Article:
by Shahnaz Mahmud.
Forbes Magazine laid out the basics of persuasion in an article 3 years ago. The first entry states: “Persuasion Is Not Manipulation. Manipulation is coercion through force to get someone to do something that is not in their own interest. Persuasion is the art of getting people to do things that are in their own best interest that also benefit you.”
Marketers, this definition is key.
Persuasion will be the focus of an instructional session at the upcoming LeadsCon Las Vegas Conference in mid-March, “6 Scientific Secrets of Persuasive Emails.” Sometimes, persuasion is perceived in a negative light; that all it takes are some pleasing words and voilà!
It’s Not What You Say Or How You Say It – What?
But, the truth for marketers is it’s not in what you say or even how you say it. What?
According to Ian Brodie in his analysis of persuasive emails, (and culling from experts): “What has the biggest impact on your persuasiveness by far is how deeply you understand your ideal customers. The insights you have into their hopes, fears, aspirations, goals, problems and challenges.” So how can you successfully approach a (potential consumer) through email, keeping this top of mind?
Best Email Marketing Practices
Leslie Ye breaks it down in a blog post. Here are some words of wisdom:
In keeping with the theme of insight, Ye’s number one priority is to “Know Your Audience.” Ye points out that without this, you won’t be able to write effectively — or persuasively — to them.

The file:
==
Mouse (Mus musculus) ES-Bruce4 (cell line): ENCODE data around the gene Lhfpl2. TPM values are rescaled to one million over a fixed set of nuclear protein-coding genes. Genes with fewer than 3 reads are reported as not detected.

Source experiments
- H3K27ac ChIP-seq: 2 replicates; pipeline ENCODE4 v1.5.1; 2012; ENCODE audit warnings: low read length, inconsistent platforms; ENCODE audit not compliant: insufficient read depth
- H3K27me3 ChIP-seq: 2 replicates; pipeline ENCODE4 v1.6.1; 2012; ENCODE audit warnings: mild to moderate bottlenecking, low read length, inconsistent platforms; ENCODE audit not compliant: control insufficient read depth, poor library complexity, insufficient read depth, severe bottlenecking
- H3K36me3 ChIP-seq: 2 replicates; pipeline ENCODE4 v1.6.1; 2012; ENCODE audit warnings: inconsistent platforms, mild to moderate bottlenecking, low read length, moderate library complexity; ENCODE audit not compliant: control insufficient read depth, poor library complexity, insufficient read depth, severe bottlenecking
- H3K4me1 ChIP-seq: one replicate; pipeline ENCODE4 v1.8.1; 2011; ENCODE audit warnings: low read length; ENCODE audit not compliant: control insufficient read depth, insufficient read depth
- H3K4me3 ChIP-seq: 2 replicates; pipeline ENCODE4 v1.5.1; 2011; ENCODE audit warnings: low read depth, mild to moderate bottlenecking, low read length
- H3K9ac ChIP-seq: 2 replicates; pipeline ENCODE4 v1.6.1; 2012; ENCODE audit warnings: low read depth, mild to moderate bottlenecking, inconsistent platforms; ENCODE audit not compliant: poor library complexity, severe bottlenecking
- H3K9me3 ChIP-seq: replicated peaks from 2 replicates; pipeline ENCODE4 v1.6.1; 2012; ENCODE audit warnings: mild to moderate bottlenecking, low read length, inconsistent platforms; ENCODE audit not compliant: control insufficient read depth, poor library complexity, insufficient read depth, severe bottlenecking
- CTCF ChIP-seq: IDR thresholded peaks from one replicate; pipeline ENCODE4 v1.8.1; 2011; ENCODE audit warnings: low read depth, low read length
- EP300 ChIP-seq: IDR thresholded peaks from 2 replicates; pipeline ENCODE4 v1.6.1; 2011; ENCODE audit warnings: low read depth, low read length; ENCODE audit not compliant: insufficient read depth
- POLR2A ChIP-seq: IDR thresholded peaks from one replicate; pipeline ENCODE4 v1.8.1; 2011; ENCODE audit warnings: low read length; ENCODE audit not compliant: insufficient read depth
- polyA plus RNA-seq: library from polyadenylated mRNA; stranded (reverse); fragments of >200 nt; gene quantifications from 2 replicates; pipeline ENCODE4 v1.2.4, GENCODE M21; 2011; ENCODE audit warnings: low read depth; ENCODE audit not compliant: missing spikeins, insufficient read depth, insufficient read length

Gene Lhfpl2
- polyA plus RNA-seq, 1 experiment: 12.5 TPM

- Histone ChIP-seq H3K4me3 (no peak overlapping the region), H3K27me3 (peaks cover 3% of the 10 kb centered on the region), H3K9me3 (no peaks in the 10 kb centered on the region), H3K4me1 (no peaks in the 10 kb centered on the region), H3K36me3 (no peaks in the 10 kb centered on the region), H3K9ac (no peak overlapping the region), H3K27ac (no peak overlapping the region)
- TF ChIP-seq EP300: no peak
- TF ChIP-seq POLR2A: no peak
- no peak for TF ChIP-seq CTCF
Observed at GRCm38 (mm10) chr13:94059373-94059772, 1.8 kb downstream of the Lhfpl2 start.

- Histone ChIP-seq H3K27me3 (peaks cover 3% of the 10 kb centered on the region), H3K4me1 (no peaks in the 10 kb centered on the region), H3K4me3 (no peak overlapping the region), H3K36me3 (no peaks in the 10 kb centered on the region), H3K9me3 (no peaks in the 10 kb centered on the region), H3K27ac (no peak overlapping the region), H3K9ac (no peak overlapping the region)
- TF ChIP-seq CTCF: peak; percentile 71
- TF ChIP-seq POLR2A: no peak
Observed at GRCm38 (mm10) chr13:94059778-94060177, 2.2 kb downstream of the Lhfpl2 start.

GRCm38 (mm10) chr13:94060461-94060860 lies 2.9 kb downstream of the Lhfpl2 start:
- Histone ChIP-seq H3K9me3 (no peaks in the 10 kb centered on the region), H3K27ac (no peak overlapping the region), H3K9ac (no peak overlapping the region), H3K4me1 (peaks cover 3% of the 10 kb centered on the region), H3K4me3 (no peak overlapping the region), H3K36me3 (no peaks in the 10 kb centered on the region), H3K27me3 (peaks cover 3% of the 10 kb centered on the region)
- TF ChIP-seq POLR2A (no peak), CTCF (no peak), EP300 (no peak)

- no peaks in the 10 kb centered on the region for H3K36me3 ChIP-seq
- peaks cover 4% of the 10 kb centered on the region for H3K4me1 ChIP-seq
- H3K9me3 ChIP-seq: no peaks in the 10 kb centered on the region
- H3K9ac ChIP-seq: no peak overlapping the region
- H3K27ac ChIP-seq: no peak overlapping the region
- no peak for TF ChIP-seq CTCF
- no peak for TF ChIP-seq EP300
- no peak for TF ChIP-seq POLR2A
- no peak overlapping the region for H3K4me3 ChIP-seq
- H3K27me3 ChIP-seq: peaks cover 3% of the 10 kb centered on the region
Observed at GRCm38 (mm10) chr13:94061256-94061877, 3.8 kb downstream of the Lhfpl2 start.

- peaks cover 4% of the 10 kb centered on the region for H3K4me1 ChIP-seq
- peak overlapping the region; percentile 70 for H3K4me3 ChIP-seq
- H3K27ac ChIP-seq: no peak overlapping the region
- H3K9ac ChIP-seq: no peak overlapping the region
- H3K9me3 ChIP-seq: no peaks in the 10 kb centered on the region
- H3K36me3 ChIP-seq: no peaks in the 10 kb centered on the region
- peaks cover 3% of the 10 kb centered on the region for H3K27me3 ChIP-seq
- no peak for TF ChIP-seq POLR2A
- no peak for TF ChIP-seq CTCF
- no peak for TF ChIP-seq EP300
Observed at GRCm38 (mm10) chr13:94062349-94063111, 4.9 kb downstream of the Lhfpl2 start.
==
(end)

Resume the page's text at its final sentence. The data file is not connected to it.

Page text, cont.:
Utilize word-of-mouth that lives on in social media. By highlighting high-profile customers or even just having their influential stamps of approval will help your efforts in nabbing the customer.
“Get your foot in the door with a small ask,” Ye writes. After saying yes to a small ask, someone is more likely to respond positively to further requests. The trick is to ask a question they will likely not refuse.
Use a headshot to create a virtual connection. This, writes Le, reminds people that you are human, too.
When you know a customer’s pain points, it’s easier to appeal to their emotional side and help them solve the problem or need that they have. “While you should never attempt to over-exaggerate a business pain or spin one out of thin air, use the agitate-and-solve technique when it’s clear they haven’t fully conceptualized the cost of inaction,” she advises.
Reason with the customer. When you can demonstrate to them why they need something — that’s a big trigger to action, says Ye.
And finally, subtly remind a prospective customer that the choice is theirs to make. “Nobody likes to be told what to do,” Ye reminds us. “And even if you’re not being pushy or aggressive, many people will still chafe at the suggestion that you know what’s best for them. A simple reassurance that you’re not attempting to push your preferences or worldview onto them is powerful.”
So remember, knowing your customer is a critical step before launching your campaign. What do they say about action over words? The more you prepare yourself in knowing your target audience and truly understanding their needs will go farther than engaging copy. It’s an added benefit, but you’ve got to make it understood that you can create value in their lives.
Click here to register for LeadsCon Las Vegas 2016.